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Judgment of the Court (Sixth Chamber) of 4 February 1992.

The Queen v Secretary of State for Social Security, ex parte Florence Rose Smithson.

C-243/90 • ECLI:EU:C:1992:54 • 61990CJ0243

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The Queen v Secretary of State for Social Security, ex parte Florence Rose Smithson.

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Keywords

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Social policy - Equal treatment of men and women - Scope ratione materiae of Directive 79/7 - Housing benefit - Excluded

(Council Directive 79/7, Art. 3(1) )

Summary

Article 3(1) of Directive 79/7 on the progressive implementation of the principle of equal treatment for men and women in matters of social security, which defines the directive' s scope ratione materaie, must be interpreted as not applying to a scheme for housing benefit the amount of which is calculated on the basis of the relationship between a notional income to which the beneficiary is deemed to be entitled and his or her actual income, even if criteria concerning protection against some of the risks covered by the directive, such as sickness or invalidity, are applied in order to determine the amount of the notional income.

Parties

In Case C-243/90,

REFERENCE to the Court under Article 177 of the EEC Treaty by the High Court of Justice, Queen' s Bench Division, for a preliminary ruling in the proceedings pending before that court between

The Queen

and

Secretary of State for Social Security

Ex parte: Florence Rose Smithson

on the interpretation of Council Directive 79/7/EEC of 19 December 1978 on the progressive implementation of the principle of equal treatment for men and women in matters of social security (Official Journal 1979 L 6, p. 24),

THE COURT (Sixth Chamber),

composed of: F.A. Schockweiler (President of the Chamber), G.F. Mancini and C.N. Kakouris, Judges,

Advocate General: G. Tesauro,

Registrar: D. Louterman, Principal Administrator,

after considering the written observations submitted on behalf of:

- Florence Rose Smithson, by Nicholas Warren, Solicitor,

- the United Kingdom, by J.E. Collins, Assistant Treasury Solicitor, acting as Agent, assisted by Richard Plender QC, and David Pannick, Barrister,

- the Commission of the European Communities, by Nicholas Khan, a member of its Legal Service, acting as Agent,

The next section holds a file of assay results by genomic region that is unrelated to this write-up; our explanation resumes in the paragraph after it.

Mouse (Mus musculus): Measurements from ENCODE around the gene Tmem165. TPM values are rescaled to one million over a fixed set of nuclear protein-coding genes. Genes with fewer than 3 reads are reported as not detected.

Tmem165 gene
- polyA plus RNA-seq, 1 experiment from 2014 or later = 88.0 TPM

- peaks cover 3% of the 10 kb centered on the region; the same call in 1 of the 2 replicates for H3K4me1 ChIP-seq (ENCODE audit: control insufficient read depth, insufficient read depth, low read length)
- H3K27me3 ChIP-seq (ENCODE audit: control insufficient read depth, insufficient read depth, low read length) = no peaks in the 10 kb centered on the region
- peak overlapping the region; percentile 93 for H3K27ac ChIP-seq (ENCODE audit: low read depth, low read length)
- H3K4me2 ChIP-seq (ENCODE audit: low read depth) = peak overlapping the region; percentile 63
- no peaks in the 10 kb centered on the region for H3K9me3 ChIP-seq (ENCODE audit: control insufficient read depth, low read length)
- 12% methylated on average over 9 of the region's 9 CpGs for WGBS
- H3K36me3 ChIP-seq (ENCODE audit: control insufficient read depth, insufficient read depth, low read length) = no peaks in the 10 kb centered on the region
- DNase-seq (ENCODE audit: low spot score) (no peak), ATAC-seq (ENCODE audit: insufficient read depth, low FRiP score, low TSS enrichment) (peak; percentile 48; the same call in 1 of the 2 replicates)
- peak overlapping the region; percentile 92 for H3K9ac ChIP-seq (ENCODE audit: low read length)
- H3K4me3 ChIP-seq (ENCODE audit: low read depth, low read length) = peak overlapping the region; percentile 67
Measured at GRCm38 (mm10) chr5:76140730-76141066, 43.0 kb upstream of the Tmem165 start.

having regard to the Report for the Hearing,

after hearing oral observations on behalf of Miss Smithson (represented by Richard Drabble, Barrister), the United Kingdom and the Commission at the hearing on 26 September 1991,

after hearing the Opinion of the Advocate General at the sitting on 20 November 1991,

gives the following

Judgment

Grounds

1 By an order of 26 June 1990, which was received at the Court of Justice on 9 August, the High Court of Justice, Queen' s Bench Division, referred to the Court for a preliminary ruling under Article 177 of the EEC Treaty two questions concerning the interpretation of Council Directive 79/7/EEC of 19 December 1978 on the progressive implementation of the principle of equal treatment for men and women in matters of social security (Official Journal 1979 L 6, p. 24).

2 The questions arose in the course of a dispute between Miss Smithson and the Secretary of State for Social Security concerning the determination of housing benefit for Miss Smithson.

3 It appears from the documents in the main case that in the United Kingdom housing benefit is paid pursuant to the Social Security Act 1986 to persons whose real income is lower than a notional income known as the "applicable amount". One of the elements which may be taken into account in order to determine that applicable amount is the "higher pensioner premium" which is applicable, inter alia, to persons aged between 60 and 80, who live alone and are in receipt of one or more other social security benefits including, in particular, an invalidity pension.